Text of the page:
Which Joe gave his name to ‘sloppy joes’? We look at five interesting sandwiches and their lexical origins.
A large predatory leech of freshwater and terrestrial habitats which feeds on carrion and small invertebrates.
- ‘As the horseleech is never satisfied, often continuing to gorge itself until it bursts, so self-love is never contented, crying ‘Give, give.’’
- ‘These men were looked upon as ‘ravening wolves, horseleeches and shearers,’ from whom no man was safe.’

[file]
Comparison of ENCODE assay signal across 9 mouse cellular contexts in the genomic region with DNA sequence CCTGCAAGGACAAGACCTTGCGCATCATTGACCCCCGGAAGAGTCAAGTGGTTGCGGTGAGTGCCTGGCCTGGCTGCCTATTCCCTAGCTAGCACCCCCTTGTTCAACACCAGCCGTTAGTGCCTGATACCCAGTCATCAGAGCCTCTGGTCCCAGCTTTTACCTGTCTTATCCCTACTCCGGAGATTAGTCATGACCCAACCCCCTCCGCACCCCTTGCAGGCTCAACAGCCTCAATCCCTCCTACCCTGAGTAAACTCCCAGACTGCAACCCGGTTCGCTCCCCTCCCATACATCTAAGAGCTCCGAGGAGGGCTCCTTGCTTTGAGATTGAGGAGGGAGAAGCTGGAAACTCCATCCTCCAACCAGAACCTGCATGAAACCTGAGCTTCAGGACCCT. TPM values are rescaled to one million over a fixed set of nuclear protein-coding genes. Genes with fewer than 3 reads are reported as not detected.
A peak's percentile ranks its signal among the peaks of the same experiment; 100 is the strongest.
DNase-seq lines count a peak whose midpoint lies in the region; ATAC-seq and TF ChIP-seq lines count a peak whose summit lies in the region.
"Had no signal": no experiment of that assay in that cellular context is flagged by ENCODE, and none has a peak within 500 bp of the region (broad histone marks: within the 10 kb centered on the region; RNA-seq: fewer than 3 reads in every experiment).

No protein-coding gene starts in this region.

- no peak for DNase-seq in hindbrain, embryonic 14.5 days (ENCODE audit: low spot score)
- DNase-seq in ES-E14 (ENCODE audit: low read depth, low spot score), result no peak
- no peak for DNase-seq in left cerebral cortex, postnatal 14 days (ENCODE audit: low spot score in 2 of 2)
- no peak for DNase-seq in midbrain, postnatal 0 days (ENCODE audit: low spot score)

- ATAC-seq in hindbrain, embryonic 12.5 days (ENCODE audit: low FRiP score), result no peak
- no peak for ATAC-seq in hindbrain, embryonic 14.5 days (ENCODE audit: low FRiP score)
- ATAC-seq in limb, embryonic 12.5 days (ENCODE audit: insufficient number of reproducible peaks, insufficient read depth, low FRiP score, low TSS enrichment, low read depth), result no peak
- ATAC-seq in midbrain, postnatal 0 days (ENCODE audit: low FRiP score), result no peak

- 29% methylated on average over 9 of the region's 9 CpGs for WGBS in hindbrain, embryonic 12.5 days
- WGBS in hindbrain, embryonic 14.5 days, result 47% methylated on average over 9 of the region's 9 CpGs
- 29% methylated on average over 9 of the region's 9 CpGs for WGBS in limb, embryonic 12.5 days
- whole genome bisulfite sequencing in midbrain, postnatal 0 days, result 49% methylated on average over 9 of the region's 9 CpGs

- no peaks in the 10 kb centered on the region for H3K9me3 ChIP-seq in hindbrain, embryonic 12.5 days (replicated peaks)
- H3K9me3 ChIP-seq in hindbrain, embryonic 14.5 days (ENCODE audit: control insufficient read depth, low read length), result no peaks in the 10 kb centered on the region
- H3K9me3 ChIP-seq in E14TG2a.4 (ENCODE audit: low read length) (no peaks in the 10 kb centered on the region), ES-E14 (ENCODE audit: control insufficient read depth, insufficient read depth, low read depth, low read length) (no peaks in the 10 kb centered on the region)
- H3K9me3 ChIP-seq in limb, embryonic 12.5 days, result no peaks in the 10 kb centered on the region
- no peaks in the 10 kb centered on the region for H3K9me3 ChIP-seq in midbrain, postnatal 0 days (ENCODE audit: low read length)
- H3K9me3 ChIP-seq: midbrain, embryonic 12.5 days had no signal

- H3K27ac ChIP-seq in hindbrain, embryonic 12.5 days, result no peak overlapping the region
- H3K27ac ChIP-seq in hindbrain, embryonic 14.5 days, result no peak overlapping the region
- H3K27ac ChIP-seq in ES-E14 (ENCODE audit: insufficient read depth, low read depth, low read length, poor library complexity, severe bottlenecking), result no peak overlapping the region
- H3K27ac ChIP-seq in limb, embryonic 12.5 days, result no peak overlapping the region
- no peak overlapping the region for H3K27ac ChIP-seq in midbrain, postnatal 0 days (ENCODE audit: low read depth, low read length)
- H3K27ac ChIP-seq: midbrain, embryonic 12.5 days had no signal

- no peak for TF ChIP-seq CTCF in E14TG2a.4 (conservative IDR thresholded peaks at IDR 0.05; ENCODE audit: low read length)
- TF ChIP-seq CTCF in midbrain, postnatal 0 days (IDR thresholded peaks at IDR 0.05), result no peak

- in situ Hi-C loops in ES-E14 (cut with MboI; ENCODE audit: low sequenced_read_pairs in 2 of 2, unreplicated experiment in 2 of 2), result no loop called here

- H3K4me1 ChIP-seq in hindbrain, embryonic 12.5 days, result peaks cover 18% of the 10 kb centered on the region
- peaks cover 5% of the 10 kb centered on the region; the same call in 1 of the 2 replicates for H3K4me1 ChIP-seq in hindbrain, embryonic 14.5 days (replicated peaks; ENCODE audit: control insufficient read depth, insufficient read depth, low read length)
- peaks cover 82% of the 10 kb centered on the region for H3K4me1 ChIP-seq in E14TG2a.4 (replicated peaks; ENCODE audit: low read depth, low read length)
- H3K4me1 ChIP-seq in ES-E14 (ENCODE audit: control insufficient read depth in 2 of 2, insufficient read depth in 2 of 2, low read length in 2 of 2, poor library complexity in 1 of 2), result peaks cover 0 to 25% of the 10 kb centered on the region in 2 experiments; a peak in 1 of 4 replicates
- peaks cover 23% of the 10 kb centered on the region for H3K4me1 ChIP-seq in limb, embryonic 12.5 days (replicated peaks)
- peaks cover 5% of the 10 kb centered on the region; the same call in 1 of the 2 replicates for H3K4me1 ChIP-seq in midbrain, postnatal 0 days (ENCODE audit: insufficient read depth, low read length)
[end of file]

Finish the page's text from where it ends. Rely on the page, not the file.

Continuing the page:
- ‘Ribbon leeches, which have firm bodies and minimal suction, make excellent bait, but a walleye will turn up its nose at a horseleech or medicine leech, which have soft, squishy bodies and strong suction.’
- ‘Pistol sums up their intentions perfectly when he boasts, ‘Let us to France, like horseleeches, my boys, / To suck, to suck, the very blood to suck!’’
- ‘Pistol once again brings attention to the seamy side of war, in his declaration that in France they will be like horseleeches, sucking blood.’
We take a look at several popular, though confusing, punctuation marks.
From Afghanistan to Zimbabwe, discover surprising and intriguing language facts from around the globe.
The definitions of ‘buddy’ and ‘bro’ in the OED have recently been revised. We explore their history and increase in popularity.